NASA’s SOFIA observatory provided findings of water molecules on the Moon, reported Nature Astronomy.
The molecules were discovered in Clavius Crater on the satellite’s visible side. Director of KFU Engelhardt Observatory, Professor Yury Nefedyev, renowned lunar researcher with many publications on the matter, explains that water on the unseen side of the Moon was already found in 2009 in Cabeus Crater.
However, it was only recently believed that none can be present on the visible side, as he says, “It was common understanding that there could be no ice or water on the lit side because they should have evaporated under Solar radiation. Spectral research, however, showed the presence of a water-like substance. We cannot be 100% sure that it’s water yet.”
As for his hypothesis on why it might have appeared, Nefedyev continues, “One of the theories of how water appeared on Earth is through comets. The Moon has many impact craters. It’s entirely possible that comets which impacted with it could have borne ice. And I think that a crater on the visible side of the Moon can have subsurface comet remains. At a relatively low speed, it did not submerge deeply into the lunar body. Molecules affected by sunlight can seep through the surface and be detected. This can be one explanation of what SOFIA has seen, and there are yet no others, except for fantastical ones.”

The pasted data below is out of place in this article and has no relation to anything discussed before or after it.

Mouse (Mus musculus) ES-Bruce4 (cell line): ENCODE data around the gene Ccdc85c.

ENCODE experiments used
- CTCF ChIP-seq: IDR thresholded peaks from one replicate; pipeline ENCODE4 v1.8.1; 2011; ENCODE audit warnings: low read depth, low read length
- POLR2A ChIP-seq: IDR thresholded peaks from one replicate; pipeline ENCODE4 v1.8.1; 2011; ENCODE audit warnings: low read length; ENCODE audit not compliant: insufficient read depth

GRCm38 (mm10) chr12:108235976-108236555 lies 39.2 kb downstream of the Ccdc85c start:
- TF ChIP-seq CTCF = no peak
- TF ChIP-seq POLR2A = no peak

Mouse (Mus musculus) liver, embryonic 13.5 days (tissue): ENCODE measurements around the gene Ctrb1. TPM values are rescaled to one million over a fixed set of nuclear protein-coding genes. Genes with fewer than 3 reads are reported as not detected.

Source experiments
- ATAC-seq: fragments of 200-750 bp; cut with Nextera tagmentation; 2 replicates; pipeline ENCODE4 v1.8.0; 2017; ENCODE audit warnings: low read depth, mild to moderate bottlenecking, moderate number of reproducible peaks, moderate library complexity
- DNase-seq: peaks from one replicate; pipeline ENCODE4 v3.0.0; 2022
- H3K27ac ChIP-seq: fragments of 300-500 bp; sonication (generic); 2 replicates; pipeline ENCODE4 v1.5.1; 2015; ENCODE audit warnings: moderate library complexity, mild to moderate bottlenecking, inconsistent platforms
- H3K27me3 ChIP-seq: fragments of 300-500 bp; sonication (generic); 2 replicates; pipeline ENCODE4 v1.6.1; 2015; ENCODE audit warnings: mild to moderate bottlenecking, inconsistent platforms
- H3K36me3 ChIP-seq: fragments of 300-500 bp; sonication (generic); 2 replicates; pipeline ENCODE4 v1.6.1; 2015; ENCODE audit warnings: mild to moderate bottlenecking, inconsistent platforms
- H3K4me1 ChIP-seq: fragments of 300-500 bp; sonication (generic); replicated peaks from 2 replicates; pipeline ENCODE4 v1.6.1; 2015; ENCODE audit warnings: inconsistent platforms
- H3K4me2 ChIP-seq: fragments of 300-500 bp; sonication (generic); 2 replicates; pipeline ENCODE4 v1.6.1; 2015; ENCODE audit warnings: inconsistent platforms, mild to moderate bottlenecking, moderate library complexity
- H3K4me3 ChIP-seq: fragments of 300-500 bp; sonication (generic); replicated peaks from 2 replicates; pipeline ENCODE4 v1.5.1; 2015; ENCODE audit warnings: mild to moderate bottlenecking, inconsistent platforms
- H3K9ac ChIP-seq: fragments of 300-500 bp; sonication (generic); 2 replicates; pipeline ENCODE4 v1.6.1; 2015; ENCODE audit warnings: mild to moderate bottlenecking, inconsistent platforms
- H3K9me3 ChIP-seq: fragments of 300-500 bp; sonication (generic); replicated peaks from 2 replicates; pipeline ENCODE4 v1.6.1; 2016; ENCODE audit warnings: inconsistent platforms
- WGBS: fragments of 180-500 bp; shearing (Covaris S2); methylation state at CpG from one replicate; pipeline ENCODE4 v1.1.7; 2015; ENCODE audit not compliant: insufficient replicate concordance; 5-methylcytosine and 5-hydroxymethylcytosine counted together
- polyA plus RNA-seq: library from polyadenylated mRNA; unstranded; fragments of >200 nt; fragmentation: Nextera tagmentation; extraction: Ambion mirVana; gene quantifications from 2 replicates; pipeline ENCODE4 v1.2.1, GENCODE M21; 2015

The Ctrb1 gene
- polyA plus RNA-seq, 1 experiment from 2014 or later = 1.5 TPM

Professor Nefedyev is currently overseeing a project titled ‘Creation of a dynamic simulation selenographic model taking into account the parameters of the internal structure of the Moon based on the methods of space geodesy, planetology and multivariate analysis,’ supported by the Russian Science Foundation. The team includes employees of Kazan Federal University, Moscow State University, and Vernadsky Institute of Geochemistry and Analytical Chemistry (Russian Academy of Sciences). The project compiles and analyzes data on possible deposits of natural resources on the Moon.
Source text: Larisa Busil
Translation: Yury Nurmeev